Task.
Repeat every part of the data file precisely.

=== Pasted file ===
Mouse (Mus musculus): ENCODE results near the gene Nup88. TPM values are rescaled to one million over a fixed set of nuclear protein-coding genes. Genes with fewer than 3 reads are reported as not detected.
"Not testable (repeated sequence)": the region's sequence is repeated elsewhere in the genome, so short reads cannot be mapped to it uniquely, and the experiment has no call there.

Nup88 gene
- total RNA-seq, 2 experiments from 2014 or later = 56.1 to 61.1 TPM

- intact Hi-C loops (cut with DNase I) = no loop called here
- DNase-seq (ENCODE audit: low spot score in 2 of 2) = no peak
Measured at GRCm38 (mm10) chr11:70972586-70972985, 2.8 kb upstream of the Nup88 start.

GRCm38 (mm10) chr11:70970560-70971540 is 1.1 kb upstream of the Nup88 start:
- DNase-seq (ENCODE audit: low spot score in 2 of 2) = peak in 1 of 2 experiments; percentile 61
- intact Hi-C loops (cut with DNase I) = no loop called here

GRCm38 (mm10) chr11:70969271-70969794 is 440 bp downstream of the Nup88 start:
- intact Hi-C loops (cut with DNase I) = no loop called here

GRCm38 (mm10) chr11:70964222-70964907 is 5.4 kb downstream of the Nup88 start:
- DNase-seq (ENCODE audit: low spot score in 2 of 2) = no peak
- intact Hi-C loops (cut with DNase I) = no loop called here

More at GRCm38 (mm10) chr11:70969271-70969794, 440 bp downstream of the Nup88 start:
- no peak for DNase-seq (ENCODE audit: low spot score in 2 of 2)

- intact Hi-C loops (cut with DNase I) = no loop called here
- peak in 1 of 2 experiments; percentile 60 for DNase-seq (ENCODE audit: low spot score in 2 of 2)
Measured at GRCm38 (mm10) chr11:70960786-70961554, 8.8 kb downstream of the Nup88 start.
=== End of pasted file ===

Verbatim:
Mouse (Mus musculus): ENCODE results near the gene Nup88. TPM values are rescaled to one million over a fixed set of nuclear protein-coding genes. Genes with fewer than 3 reads are reported as not detected.
"Not testable (repeated sequence)": the region's sequence is repeated elsewhere in the genome, so short reads cannot be mapped to it uniquely, and the experiment has no call there.

Nup88 gene
- total RNA-seq, 2 experiments from 2014 or later = 56.1 to 61.1 TPM

- intact Hi-C loops (cut with DNase I) = no loop called here
- DNase-seq (ENCODE audit: low spot score in 2 of 2) = no peak
Measured at GRCm38 (mm10) chr11:70972586-70972985, 2.8 kb upstream of the Nup88 start.

GRCm38 (mm10) chr11:70970560-70971540 is 1.1 kb upstream of the Nup88 start:
- DNase-seq (ENCODE audit: low spot score in 2 of 2) = peak in 1 of 2 experiments; percentile 61
- intact Hi-C loops (cut with DNase I) = no loop called here

GRCm38 (mm10) chr11:70969271-70969794 is 440 bp downstream of the Nup88 start:
- intact Hi-C loops (cut with DNase I) = no loop called here

GRCm38 (mm10) chr11:70964222-70964907 is 5.4 kb downstream of the Nup88 start:
- DNase-seq (ENCODE audit: low spot score in 2 of 2) = no peak
- intact Hi-C loops (cut with DNase I) = no loop called here

More at GRCm38 (mm10) chr11:70969271-70969794, 440 bp downstream of the Nup88 start:
- no peak for DNase-seq (ENCODE audit: low spot score in 2 of 2)

- intact Hi-C loops (cut with DNase I) = no loop called here
- peak in 1 of 2 experiments; percentile 60 for DNase-seq (ENCODE audit: low spot score in 2 of 2)
Measured at GRCm38 (mm10) chr11:70960786-70961554, 8.8 kb downstream of the Nup88 start.